Just looked at the video. They would in effect replace the standard rubber bump stops on a Spridget. I wonder if they are air filled? - in which case one could fit them with a valve and inflate them to give a firmer ride, and let the air out again so they are just standard bump stops for when returning to carrying normal loads

yup thats the idea, replace the bump stops with these progressive rubber springs, matched to the correct length.

These are the makers, Ride-solutions are the UK agents.
Lawrence Slater

I have kept my head down to avoid being overtly commercial but...

Based on my knowledge of the market, most of the leaf springs readily available for classic cars, including ours, the cheap springs for 4x4's etc come from India or East Asia, Malaysia etc.

I also have a soft spot for leaf sprung Land Rovers and would love to supply into this surprisingly large market but LR owners just will not spend money on quality parts. The cheap and cheerful multileaf and parabolic springs on the market are, forgive the technical term, sh*te. The mid range ones have, I understand, wildly varying quality and are nowhere near as good as they were. These come from North America and I would guess, to cut costs and increase margins they have changed the source of material and moved production south of the border. Even the most expensive parabolic springs available (GBP 1000 per set, including ubolts dampers etc) have had quality problems. It's a bit of a lottery.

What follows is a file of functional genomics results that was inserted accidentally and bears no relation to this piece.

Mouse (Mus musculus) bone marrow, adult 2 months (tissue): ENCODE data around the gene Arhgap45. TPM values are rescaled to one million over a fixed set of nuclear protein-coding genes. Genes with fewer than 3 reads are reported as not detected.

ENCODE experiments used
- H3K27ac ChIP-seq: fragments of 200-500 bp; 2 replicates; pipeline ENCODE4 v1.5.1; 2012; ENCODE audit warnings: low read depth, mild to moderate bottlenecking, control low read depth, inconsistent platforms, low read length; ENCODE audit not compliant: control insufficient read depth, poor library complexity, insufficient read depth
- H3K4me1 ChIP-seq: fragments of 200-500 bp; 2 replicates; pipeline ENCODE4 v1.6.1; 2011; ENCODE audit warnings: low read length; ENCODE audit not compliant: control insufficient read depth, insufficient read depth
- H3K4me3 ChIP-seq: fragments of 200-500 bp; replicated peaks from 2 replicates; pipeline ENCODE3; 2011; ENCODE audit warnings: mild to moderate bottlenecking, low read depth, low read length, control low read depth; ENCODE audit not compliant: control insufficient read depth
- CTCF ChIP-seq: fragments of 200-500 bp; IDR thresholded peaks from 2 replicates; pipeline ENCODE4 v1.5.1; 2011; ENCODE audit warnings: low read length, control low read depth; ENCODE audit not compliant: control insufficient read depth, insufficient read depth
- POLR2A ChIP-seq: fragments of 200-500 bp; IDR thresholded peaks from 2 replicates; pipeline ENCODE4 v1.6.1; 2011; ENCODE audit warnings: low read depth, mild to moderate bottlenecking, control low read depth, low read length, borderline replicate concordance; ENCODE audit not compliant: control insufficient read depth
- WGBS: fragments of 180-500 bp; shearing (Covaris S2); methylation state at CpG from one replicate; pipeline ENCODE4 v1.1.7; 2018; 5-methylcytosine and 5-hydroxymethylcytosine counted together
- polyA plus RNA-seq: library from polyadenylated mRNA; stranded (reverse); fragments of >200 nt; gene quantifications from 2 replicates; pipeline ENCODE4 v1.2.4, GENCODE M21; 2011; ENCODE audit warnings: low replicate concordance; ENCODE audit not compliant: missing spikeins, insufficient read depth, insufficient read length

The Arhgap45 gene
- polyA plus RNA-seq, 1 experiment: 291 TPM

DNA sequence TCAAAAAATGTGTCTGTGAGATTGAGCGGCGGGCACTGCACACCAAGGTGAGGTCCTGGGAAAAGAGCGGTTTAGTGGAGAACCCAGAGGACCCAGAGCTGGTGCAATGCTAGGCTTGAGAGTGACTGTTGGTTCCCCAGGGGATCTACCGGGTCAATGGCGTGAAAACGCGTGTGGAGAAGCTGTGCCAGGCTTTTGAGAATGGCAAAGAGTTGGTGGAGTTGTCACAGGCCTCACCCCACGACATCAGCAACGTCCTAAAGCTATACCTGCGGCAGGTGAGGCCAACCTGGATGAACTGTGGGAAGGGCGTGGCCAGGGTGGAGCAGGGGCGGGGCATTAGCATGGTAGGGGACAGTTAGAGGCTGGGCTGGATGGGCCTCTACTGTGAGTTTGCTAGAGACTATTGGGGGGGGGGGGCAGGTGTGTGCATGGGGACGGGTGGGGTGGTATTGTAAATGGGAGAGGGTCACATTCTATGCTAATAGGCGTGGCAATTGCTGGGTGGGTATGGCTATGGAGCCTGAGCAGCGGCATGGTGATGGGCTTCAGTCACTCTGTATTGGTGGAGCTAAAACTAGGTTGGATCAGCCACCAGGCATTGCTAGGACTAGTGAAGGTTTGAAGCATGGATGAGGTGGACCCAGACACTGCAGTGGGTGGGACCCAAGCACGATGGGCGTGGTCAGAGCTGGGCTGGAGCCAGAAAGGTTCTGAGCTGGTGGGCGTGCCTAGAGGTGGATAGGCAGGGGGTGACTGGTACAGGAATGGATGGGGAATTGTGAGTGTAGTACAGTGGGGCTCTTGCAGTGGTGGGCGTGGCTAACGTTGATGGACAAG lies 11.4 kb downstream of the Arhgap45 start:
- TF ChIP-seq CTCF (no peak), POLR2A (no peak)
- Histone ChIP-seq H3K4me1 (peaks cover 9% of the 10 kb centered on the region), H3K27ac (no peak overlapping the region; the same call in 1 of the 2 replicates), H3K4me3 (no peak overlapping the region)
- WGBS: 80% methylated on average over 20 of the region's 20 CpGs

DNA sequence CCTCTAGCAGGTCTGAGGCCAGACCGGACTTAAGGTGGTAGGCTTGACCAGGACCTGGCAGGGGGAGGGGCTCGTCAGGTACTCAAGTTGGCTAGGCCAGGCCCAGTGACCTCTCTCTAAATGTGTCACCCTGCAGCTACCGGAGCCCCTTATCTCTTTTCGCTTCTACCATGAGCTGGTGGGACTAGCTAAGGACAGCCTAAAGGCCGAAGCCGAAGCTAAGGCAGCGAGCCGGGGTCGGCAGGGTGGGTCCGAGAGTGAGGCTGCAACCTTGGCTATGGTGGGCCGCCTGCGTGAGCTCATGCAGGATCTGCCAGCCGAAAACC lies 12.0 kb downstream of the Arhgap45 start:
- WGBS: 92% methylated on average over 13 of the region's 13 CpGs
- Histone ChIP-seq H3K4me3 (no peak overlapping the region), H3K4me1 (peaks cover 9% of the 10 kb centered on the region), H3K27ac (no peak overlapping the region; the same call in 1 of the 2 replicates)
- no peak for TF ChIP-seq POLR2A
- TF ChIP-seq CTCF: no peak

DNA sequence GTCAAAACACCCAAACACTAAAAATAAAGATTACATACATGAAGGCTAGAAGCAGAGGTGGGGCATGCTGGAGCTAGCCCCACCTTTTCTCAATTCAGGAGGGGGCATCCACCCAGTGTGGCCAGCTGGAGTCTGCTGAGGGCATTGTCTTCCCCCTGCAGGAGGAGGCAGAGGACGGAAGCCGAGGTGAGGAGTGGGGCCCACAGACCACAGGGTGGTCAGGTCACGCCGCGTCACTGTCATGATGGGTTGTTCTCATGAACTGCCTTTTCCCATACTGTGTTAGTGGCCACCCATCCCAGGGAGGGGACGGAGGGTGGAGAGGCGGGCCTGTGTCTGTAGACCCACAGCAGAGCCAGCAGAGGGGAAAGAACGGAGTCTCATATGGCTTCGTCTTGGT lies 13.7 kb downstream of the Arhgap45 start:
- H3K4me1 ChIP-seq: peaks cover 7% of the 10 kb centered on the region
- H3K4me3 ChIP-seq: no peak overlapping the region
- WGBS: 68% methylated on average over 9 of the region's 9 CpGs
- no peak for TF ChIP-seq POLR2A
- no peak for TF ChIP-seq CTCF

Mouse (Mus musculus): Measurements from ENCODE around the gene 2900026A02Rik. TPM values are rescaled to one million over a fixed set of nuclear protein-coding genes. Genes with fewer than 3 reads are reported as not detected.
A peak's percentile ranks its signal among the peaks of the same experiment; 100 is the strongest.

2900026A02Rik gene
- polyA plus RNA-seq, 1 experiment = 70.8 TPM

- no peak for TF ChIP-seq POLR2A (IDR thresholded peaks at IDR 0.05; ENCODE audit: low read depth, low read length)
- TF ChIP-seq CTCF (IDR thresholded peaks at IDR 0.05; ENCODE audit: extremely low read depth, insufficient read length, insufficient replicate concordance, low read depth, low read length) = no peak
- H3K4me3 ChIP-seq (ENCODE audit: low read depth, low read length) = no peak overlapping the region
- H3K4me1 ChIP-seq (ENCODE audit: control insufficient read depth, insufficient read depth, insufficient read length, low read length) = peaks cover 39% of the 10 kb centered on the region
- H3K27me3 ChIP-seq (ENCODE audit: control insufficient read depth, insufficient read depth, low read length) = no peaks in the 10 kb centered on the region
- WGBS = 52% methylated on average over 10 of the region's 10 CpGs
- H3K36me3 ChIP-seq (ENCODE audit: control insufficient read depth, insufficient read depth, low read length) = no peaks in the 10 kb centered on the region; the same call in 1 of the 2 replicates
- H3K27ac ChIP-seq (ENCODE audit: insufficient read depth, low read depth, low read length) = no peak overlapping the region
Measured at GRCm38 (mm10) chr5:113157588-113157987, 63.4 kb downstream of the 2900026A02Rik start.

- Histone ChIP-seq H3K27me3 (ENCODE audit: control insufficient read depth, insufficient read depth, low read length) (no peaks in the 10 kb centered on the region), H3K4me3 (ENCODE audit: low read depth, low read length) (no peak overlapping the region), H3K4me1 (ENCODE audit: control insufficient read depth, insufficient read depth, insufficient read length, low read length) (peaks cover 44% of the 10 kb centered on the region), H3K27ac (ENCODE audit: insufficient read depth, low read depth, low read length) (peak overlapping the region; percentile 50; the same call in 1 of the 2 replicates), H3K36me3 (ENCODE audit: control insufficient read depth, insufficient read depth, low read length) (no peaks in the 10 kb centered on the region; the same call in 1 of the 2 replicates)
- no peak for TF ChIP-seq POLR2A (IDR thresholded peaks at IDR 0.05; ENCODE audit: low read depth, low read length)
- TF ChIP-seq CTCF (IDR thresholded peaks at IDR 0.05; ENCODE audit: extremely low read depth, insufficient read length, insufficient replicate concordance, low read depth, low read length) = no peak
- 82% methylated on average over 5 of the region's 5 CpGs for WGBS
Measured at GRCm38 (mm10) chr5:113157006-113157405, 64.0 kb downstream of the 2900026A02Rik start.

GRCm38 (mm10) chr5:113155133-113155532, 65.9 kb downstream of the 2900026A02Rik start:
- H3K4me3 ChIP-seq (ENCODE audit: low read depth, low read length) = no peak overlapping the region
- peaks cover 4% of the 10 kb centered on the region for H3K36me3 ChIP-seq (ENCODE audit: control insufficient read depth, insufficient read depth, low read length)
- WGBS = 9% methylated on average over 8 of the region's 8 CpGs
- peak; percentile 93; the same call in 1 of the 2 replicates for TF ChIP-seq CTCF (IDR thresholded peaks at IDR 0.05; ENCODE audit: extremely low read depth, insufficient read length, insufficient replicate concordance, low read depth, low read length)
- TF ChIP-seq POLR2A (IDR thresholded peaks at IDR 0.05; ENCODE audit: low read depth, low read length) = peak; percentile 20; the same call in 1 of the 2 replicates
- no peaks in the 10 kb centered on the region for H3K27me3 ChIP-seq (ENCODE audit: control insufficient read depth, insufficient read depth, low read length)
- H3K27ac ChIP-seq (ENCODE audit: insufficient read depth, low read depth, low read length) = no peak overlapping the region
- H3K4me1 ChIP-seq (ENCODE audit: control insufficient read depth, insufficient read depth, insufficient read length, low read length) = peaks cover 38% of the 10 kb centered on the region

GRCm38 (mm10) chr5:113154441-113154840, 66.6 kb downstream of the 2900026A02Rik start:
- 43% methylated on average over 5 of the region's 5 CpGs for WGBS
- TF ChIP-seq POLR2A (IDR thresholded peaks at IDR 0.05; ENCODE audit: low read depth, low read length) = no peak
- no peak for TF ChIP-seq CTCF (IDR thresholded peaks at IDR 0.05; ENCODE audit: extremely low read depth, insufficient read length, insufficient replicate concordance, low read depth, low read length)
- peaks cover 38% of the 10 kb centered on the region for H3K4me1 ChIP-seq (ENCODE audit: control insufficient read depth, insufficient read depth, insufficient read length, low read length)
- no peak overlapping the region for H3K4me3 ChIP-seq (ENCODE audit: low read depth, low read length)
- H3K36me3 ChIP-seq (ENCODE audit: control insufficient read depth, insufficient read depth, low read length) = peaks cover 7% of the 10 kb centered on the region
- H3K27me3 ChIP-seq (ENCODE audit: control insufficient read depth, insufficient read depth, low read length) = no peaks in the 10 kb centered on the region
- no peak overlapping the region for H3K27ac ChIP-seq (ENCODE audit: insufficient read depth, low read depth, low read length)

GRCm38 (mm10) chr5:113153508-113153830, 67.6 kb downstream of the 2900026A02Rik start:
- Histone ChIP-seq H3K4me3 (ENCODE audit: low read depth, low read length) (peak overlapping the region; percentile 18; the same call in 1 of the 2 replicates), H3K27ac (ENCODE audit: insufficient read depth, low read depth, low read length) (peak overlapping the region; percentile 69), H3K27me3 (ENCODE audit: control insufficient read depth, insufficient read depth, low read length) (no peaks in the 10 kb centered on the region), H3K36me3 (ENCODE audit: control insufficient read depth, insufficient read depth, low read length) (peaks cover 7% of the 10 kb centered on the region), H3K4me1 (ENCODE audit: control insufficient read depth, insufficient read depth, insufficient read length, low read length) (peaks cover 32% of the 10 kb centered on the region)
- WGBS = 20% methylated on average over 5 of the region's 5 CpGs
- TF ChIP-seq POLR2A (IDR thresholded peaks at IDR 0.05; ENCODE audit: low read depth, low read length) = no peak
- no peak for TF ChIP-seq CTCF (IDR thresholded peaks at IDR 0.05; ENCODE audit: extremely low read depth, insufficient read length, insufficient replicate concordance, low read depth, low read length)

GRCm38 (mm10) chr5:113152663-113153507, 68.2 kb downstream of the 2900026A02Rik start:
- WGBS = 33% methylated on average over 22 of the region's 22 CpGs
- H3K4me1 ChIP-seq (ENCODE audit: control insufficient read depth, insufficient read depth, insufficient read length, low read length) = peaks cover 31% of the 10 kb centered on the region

There are fluctuations in the quality, Paul W hit it on the head regarding the Beiging Olympics, but the problem is the very fact that there are variations.

Some eastern manufacturers produce very, very good, consistant product, when they are OE supplier to Ford or Toyota etc. Sadly, a years worth of Midget springs could be made in half a days' production in these factories and they don't make them.

With springs not only is the quality of the spring steel vitally important but the quality of the heat treatment when converting into springs. There are plenty of opportunities to "drop the ball" and they do.

What I offer is UK manufactured from certified steel. I only wish I could make them less expensive but it is not possible. Small batch production drops the price a bit but bigger volumes do not bring any further savings. The cost is in the steel, the time and the process costs.

Oh, and I'd like to have a batch made. Any takers? Can do Super Pro bushes too. And coils, leaves and anti-roll bars for any classic and specialist application.


c dot berry at f s mail dot net

Clive Berry

This thread was discussed between 26/03/2012 and 28/03/2012

MG Midget and Sprite Technical index